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Israeli cosmologists redefine origin of galaxies

Computer simulation of galaxy formation shows matter flowing into the center of a galaxy through three cold gas streams. Such pictures provide the basis for the new theory of galaxy. Hebrew University of Jerusalem image

WASHINGTON (BNS): Hebrew University of Jerusalem cosmologists have formulated a new theory on how galaxies were formed billions of years ago. The cosmologists have based their new theory on advanced astronomical observations and state-of-the-art computer simulations, which maintains that the galaxies primarily formed as a result of intensive cosmic streams of cold gas (mostly hydrogen) and not, as current theory contends, due primarily to galactic mergers.

The researchers said that these mergers had only limited influence on the cosmological makeup of the universe as presently known.

The results of the cosmology research group, led by Prof. Avishai Dekel, who holds the Andre Aisenstadt Chair of Theoretical Physics at the Racah Institute of Physics of the Hebrew University, appear in the current issue of the journal Nature.

Dekel said that the large galaxies, as they appear in this early stage, indeed created stars at a very rapid rate, but this does not appear to be at all a result of galactic mergers. Prof. Reinhard Genzel of the Max Planck Institute, whose group is collaborating with researchers from Hebrew University and Garching, Germany made the astronomical observations.

According to researchers the picture that emerges is of galaxy-building that results from a continuous flow of cold gas along a few narrow streams rather than by mergers. “These gas streams follow the filaments of the ‘cosmic web’ that defines the large-scale structure of matter in the Universe, filaments that feed the dark-matter halos in the first place.

These cold gas streams penetrate through the dark-matter halo of each galaxy and the hot gas that fills it and reach the center, where they become a rotating disk. These disks, each subject to its own, local, gravitational forces, break into a few giant clumps in which the gas converts into stars very efficiently,” they said.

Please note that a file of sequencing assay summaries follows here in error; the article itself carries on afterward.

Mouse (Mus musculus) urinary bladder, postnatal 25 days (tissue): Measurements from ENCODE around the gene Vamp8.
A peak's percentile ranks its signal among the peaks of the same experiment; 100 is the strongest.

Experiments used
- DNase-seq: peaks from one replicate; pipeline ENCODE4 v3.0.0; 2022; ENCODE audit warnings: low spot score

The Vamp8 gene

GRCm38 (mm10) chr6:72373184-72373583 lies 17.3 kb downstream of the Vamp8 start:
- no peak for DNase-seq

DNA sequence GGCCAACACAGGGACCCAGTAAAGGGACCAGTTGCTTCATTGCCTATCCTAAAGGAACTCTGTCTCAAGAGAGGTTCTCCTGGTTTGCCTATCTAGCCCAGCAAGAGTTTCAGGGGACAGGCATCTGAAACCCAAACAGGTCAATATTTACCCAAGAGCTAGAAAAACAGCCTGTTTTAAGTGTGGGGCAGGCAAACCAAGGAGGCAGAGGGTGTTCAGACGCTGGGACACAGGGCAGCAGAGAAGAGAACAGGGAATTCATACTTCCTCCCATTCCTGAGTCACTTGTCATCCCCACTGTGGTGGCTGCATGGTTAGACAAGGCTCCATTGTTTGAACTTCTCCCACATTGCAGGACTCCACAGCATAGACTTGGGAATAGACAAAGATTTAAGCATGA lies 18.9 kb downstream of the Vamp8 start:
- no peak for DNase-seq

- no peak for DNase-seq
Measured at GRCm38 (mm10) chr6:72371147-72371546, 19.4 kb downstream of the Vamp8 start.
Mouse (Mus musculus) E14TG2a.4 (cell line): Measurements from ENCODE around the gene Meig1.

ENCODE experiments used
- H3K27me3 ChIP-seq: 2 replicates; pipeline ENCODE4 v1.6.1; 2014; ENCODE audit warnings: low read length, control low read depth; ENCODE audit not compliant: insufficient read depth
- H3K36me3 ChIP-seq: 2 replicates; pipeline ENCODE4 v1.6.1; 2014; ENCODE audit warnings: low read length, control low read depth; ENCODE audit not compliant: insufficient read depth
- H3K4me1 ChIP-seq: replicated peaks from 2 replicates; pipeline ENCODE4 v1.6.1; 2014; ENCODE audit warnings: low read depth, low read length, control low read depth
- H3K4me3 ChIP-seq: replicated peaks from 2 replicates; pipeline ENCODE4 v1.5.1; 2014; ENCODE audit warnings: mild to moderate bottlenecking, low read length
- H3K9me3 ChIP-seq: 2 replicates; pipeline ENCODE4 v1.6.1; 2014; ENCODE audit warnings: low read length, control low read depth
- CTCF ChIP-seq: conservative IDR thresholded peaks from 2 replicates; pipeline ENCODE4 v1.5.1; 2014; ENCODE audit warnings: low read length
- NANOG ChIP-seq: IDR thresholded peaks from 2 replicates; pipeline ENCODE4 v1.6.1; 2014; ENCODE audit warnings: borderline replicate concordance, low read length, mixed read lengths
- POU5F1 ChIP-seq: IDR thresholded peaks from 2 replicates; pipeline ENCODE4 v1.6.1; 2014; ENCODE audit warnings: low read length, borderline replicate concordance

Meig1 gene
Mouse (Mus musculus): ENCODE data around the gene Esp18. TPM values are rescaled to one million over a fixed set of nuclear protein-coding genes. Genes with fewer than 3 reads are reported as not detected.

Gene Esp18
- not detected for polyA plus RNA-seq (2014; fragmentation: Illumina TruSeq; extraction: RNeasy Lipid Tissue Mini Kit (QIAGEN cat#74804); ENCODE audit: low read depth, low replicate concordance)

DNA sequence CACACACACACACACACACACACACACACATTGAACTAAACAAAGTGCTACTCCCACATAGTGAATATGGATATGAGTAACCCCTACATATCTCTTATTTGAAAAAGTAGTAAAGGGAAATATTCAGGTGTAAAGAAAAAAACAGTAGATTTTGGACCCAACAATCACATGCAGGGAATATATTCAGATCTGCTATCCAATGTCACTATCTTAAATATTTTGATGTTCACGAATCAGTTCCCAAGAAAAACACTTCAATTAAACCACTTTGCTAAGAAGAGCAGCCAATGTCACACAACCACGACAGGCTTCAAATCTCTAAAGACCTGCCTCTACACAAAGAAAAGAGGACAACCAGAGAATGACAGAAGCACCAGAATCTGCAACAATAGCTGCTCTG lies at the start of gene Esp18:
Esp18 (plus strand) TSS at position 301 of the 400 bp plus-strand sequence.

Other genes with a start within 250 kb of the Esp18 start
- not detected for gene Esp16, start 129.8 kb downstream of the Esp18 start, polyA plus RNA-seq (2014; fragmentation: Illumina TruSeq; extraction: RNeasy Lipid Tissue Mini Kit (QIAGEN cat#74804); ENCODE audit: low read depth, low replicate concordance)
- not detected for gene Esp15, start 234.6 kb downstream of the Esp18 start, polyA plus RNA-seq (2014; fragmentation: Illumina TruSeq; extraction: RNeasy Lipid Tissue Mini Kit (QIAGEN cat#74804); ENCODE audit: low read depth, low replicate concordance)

In the article published in Nature, Dekel and his Hebrew University and French associates, pose their new theoretical model, which explains these observed phenomena.

Their findings are based on computer simulations carried out by the French researchers headed by Romain Teyssier. The simulations, using one of the most powerful supercomputers in Europe, made it possible in an unprecedented manner to carry out a detailed investigation of how galaxies formed in the early Universe.

In their calculations, Dekel and his group show that the rate of star formation, as predicted by this theory, is compatible with the observed rate. The researchers refer to these massive star formers in the early universe as Stream-Fed Galaxies. The galaxy merger phenomenon, in this view, was not the primary factor as maintained in current theory.

Dekel and his Hebrew University associates, Re’em Sari and Daniel Ceverino, worked out a simple physical theory that explains the formation of giant clumps in the early massive disks, and how they are driven by the cosmic streams. They predict that the migration of these clumps to the disk centers led to the formation of elliptical galaxies already in the early Universe, independent of galaxy mergers. They are thus making the revolutionary proposal that the role of cosmic gas streams is not limited only to the formation of star-forming disks, but that these streams are also responsible for the subsequent formation of the red-and-dead elliptical galaxies. New state-of-the-art simulations confirm this theory, the researchers said.


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